The Backing Up Process

  1. Change Your Password
  2. Copy your primary site directory into an archive file on your Hard Drive.
  3. Load your phpMyAdmin and export each of your databases as single .sql files.
  4. Zip the primary site directory files and your database files into a neat, dated, archive package.
  5. Email a copy of this package to your online email address (such as gmail, hotmail, yahoo etc.).
  6. Save the archive package to your external hard drive (you do have one don’t you???)
  7. Burn a copy of the archive to disk and file it away from your computer.
  8. Back Up Now, Back Up From Now On! (At least once a month, weekly if you update more frequently.)

Happy Ending?

To tell the truth, over 24 hours later and my friend and I are still working at damage control. We are waiting to hear from her hosting company in hopes that they can at least correct any server related issues. We could beg upon their mercy in the hopes they’ll do a full restore for us but the odds are slim. Yes, the host backs up regularly but they will not (generally) be willing to wade through their massive gigabytes worth of file structure to restore one users information.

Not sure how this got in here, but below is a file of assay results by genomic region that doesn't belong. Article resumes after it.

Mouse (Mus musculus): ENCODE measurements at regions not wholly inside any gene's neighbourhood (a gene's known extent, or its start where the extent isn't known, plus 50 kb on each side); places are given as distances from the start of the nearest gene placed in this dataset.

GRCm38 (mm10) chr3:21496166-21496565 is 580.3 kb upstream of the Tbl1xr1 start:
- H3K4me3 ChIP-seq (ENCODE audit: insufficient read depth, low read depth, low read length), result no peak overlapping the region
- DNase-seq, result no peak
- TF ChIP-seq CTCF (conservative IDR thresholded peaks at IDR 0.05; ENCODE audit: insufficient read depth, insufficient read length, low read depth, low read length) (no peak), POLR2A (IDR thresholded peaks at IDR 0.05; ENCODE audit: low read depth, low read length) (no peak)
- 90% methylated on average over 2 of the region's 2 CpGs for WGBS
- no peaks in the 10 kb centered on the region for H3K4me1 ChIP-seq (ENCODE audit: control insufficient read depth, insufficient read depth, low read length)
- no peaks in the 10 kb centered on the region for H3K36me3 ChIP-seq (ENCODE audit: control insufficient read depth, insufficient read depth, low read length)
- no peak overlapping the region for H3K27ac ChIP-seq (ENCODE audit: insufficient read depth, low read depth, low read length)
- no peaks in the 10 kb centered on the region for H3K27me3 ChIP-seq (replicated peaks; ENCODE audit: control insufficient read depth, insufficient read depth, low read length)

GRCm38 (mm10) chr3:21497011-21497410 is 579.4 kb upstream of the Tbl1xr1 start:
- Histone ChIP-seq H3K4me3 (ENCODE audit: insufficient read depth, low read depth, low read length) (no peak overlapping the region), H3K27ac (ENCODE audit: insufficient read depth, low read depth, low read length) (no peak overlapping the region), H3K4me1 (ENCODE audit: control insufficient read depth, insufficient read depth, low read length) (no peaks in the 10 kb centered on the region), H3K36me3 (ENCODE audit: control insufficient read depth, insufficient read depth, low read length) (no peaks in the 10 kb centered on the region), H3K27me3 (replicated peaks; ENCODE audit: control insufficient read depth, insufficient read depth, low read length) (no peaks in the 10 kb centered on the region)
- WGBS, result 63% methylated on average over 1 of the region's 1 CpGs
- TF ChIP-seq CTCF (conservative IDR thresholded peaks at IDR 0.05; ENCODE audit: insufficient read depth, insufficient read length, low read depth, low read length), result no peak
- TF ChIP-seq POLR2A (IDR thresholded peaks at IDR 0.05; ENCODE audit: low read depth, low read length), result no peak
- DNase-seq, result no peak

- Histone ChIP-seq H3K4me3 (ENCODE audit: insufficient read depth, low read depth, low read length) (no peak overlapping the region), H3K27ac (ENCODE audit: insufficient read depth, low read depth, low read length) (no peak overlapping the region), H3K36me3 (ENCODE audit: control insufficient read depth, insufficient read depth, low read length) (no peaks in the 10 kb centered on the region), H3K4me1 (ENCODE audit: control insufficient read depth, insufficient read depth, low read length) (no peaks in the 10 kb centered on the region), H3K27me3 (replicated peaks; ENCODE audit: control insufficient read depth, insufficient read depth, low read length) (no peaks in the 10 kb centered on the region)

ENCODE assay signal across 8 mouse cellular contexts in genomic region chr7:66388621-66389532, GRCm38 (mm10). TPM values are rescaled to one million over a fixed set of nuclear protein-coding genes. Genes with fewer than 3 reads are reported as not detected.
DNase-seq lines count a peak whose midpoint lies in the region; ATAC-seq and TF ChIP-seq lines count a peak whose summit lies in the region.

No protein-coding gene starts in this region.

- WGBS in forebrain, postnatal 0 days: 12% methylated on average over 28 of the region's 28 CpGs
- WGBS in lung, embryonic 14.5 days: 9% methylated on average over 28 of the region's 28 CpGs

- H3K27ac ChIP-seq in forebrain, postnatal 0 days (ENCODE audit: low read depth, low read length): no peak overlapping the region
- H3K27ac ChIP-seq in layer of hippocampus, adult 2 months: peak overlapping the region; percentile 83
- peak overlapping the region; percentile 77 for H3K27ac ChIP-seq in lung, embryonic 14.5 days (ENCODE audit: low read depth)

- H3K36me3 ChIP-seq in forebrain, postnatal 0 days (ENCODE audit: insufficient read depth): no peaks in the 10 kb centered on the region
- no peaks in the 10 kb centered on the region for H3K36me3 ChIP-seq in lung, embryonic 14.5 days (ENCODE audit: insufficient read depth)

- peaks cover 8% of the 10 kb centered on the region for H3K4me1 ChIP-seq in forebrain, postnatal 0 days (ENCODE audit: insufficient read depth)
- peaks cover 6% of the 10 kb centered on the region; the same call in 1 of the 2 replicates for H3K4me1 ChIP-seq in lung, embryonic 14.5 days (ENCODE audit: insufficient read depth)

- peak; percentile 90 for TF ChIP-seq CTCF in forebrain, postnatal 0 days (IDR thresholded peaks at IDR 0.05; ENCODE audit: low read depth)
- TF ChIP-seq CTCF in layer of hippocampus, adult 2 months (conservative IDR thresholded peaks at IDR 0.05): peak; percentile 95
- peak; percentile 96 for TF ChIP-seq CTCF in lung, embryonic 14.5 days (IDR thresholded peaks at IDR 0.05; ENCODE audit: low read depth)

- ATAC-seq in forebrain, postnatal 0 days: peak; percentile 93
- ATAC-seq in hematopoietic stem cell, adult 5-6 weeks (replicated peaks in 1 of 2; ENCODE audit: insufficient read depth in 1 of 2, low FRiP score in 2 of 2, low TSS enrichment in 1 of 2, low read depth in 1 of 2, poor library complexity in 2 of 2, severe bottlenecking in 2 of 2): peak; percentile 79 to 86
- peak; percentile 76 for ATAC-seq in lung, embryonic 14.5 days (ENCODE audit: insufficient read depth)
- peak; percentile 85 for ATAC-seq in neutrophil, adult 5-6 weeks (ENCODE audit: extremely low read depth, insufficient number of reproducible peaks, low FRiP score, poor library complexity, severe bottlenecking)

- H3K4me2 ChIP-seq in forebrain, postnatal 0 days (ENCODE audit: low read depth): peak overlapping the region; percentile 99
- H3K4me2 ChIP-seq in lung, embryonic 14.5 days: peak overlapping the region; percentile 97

I was able to bring the original site back online with it’s CSS intact. It looks pretty again despite not being currently hosted with the original host. We can only hope that this story will have a happy ending and we are already looking for the cosmic message in this tragedy.

Regardless of the outcome of this one case, don’t let it be you. Back up!

Have you experienced something like this? Please share your own experiences in the comments. How has having a backup of your files helped you? Have you had to learn this lesson the hard way like my friend did? Do you have other tips or ideas when it comes to site security and restoration? Share your thoughts!